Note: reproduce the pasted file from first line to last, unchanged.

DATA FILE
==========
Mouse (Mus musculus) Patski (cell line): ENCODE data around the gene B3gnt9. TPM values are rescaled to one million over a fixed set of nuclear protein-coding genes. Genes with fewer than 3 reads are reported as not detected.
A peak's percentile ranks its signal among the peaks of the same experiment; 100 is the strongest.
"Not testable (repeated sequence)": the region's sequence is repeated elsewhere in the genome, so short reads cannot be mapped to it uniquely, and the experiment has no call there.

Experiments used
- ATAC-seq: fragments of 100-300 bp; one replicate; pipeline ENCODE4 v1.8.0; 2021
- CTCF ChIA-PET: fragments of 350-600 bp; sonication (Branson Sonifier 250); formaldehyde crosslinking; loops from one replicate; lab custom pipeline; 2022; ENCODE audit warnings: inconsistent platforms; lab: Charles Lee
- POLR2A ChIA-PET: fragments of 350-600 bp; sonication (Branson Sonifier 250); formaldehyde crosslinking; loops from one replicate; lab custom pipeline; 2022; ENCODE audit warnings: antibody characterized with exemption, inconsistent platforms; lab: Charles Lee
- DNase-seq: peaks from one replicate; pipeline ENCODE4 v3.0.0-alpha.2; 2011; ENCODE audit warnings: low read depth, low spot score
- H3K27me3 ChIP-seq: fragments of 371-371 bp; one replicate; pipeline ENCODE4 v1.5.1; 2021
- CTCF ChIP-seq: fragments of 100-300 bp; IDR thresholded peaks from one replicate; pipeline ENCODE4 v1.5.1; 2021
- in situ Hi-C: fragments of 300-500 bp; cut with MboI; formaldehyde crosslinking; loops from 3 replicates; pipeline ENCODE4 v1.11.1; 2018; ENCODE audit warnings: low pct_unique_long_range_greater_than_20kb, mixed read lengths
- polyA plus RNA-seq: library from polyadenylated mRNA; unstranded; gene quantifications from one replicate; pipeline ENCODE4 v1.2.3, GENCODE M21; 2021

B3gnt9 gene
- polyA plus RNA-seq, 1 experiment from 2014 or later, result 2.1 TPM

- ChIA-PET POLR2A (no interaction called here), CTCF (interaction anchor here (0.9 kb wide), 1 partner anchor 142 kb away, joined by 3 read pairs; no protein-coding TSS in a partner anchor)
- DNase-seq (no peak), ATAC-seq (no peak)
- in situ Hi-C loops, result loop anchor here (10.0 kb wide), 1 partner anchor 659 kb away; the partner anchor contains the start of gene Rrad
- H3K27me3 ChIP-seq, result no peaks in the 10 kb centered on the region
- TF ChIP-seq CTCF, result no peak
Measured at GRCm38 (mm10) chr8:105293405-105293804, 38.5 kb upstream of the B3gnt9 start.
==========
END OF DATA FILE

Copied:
Mouse (Mus musculus) Patski (cell line): ENCODE data around the gene B3gnt9. TPM values are rescaled to one million over a fixed set of nuclear protein-coding genes. Genes with fewer than 3 reads are reported as not detected.
A peak's percentile ranks its signal among the peaks of the same experiment; 100 is the strongest.
"Not testable (repeated sequence)": the region's sequence is repeated elsewhere in the genome, so short reads cannot be mapped to it uniquely, and the experiment has no call there.

Experiments used
- ATAC-seq: fragments of 100-300 bp; one replicate; pipeline ENCODE4 v1.8.0; 2021
- CTCF ChIA-PET: fragments of 350-600 bp; sonication (Branson Sonifier 250); formaldehyde crosslinking; loops from one replicate; lab custom pipeline; 2022; ENCODE audit warnings: inconsistent platforms; lab: Charles Lee
- POLR2A ChIA-PET: fragments of 350-600 bp; sonication (Branson Sonifier 250); formaldehyde crosslinking; loops from one replicate; lab custom pipeline; 2022; ENCODE audit warnings: antibody characterized with exemption, inconsistent platforms; lab: Charles Lee
- DNase-seq: peaks from one replicate; pipeline ENCODE4 v3.0.0-alpha.2; 2011; ENCODE audit warnings: low read depth, low spot score
- H3K27me3 ChIP-seq: fragments of 371-371 bp; one replicate; pipeline ENCODE4 v1.5.1; 2021
- CTCF ChIP-seq: fragments of 100-300 bp; IDR thresholded peaks from one replicate; pipeline ENCODE4 v1.5.1; 2021
- in situ Hi-C: fragments of 300-500 bp; cut with MboI; formaldehyde crosslinking; loops from 3 replicates; pipeline ENCODE4 v1.11.1; 2018; ENCODE audit warnings: low pct_unique_long_range_greater_than_20kb, mixed read lengths
- polyA plus RNA-seq: library from polyadenylated mRNA; unstranded; gene quantifications from one replicate; pipeline ENCODE4 v1.2.3, GENCODE M21; 2021

B3gnt9 gene
- polyA plus RNA-seq, 1 experiment from 2014 or later, result 2.1 TPM

- ChIA-PET POLR2A (no interaction called here), CTCF (interaction anchor here (0.9 kb wide), 1 partner anchor 142 kb away, joined by 3 read pairs; no protein-coding TSS in a partner anchor)
- DNase-seq (no peak), ATAC-seq (no peak)
- in situ Hi-C loops, result loop anchor here (10.0 kb wide), 1 partner anchor 659 kb away; the partner anchor contains the start of gene Rrad
- H3K27me3 ChIP-seq, result no peaks in the 10 kb centered on the region
- TF ChIP-seq CTCF, result no peak
Measured at GRCm38 (mm10) chr8:105293405-105293804, 38.5 kb upstream of the B3gnt9 start.